Careful preoperative assessment of the composite defect and an understanding of the characteristics of each flap allowed us to narrow our flap options to a pedicled anterior-lateral thigh (ALT) flap or a pedicled ORAM flap. The ALT flap is often used to reconstruct defects in the head and neck, perineum, and lower limb, and involves a reliable blood supply that can be raised with a large skin paddle with minimal donor site morbidity. The ORAM flap is a myocutaneous flap based on the periumbilical perforators exiting the rectus abdominis muscle. Cadaveric studies have shown that when the periumbilical perforators were injected with dye, preferential filling was observed in a lateral and superio-lateral-oblique fashion [2]. Skin paddles of up to 43×8 cm in size are reported to have been safely raised [3].
A unique characteristic of the ORAM flap is the differential flap thickness of the skin paddle. It is thick near its origin at the periumbilical perforators, as it includes the full thickness layer of the rectus muscle, and becomes progressively thinner at the distal end. This was ideal for our reconstruction, as we required bulk in the proximal portion of the flap to obliterate the groin and inguinal dead space, while the thin and pliable distal end was used to reconstruct the thinner scrotal and perineal skin. The final results indicated that the soft tissue thickness was a good match to the surrounding skin. The length of the ORAM flap also allowed the tension-free resurfacing of the large longitudinal skin defect from the inguinal ring to the ipsilateral hemiscrotum. The excess skin paddle was de-epithelised and rolled up to fill the remaining area of the scrotal sac. We chose the ORAM flap over the ALT flap for three main reasons. First, a subcutaneous tunnel was created with an oblique projection into the right inguinal scrotal area. It is important to consider the posterior boundary of the subcutaneous tunnel. If this boundary is fixed, it forms a compression point on the vascular pedicle, increasing the risk of flap necrosis. The pliable transversalis fascia and the soft bowel loops form the posterior wall of the subcutaneous tunnel of the ORAM flap, while the relatively thick and inexpansile thigh muscles, femur, and iliac bone form the posterior wall of the tunnel of the pedicled ALT flap. The ALT flap undergoes greater compression in the subcutaneous tunnel than the ORAM flap.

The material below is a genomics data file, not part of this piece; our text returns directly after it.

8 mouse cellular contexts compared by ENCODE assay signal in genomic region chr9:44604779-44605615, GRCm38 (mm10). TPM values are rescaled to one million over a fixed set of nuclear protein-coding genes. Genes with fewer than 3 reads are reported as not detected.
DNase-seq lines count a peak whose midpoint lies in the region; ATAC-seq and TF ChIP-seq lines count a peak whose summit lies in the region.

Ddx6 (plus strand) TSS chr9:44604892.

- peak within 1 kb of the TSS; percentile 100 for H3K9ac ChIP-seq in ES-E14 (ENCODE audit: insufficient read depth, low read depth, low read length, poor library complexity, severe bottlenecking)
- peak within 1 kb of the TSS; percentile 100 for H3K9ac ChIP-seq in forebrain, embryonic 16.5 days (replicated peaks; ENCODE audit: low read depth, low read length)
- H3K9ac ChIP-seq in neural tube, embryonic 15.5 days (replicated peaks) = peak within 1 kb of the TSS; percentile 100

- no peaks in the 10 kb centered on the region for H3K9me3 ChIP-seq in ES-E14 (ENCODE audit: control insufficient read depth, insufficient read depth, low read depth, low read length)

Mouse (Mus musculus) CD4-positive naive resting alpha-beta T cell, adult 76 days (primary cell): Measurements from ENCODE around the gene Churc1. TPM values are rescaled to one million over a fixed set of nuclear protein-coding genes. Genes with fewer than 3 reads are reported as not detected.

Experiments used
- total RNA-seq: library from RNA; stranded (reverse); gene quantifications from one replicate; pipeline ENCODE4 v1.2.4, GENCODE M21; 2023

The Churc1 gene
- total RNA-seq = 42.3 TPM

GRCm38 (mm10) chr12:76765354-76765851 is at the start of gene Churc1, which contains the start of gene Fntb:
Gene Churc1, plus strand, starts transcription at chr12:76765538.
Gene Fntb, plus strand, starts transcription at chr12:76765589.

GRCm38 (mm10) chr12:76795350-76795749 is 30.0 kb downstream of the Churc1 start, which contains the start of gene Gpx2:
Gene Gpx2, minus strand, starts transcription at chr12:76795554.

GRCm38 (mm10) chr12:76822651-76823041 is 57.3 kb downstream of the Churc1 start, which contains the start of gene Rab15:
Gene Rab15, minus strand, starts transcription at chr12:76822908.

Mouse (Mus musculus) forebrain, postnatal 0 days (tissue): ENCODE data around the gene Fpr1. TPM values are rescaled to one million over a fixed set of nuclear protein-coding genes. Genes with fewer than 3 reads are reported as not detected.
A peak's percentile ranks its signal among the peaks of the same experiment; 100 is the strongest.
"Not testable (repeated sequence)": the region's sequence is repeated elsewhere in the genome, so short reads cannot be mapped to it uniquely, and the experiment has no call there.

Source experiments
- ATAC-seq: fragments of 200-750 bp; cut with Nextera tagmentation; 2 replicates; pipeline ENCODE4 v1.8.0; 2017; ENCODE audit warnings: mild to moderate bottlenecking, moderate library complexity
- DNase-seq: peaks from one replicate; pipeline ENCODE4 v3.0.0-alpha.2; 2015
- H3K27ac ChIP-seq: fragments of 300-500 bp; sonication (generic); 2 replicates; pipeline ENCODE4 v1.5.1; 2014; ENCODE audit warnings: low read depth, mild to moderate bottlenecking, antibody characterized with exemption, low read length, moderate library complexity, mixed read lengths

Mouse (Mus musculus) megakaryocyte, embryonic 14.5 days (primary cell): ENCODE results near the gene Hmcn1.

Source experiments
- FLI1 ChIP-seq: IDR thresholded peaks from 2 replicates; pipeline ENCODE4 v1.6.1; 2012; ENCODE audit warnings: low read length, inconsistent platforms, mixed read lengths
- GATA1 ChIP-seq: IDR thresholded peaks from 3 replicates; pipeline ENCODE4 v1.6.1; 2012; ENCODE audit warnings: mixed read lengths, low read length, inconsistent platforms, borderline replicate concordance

Second, by choosing the pedicled ORAM flap over the pedicled ALT flap, we were able to raise the ORAM flap simultaneously on the contralateral side while the sarcoma was being resected. This resulted in a shorter operative time, less blood loss, and a faster postoperative recovery.
Finally, the arc of rotation of the ORAM flap was preferable to that of the ALT flap, which would have required a 'U-turn' to project the flap into the scrotum.
It is critical to repair the fascial defect at and around the deep and superficial ring of the inguinal canal, as this fascia layer reduces the risk of future inguinal hernias. After measuring the fascial defect over the deep inguinal ring (5×3 cm), we harvested equal dimensions of the left anterior rectus sheath as part of the myocutaneous flap. This anterior rectus sheath was then used after tunneling the flap to close the fascial defect over the deep inguinal ring, replacing like with like. This avoided the use of a synthetic mesh, which would have carried a risk of implant infection as well as being more expensive. Instead of using a mesh to close inguinal fascial defects of this type, it would be more prudent to make use of the fascial component of the flap to reconstruct such defects.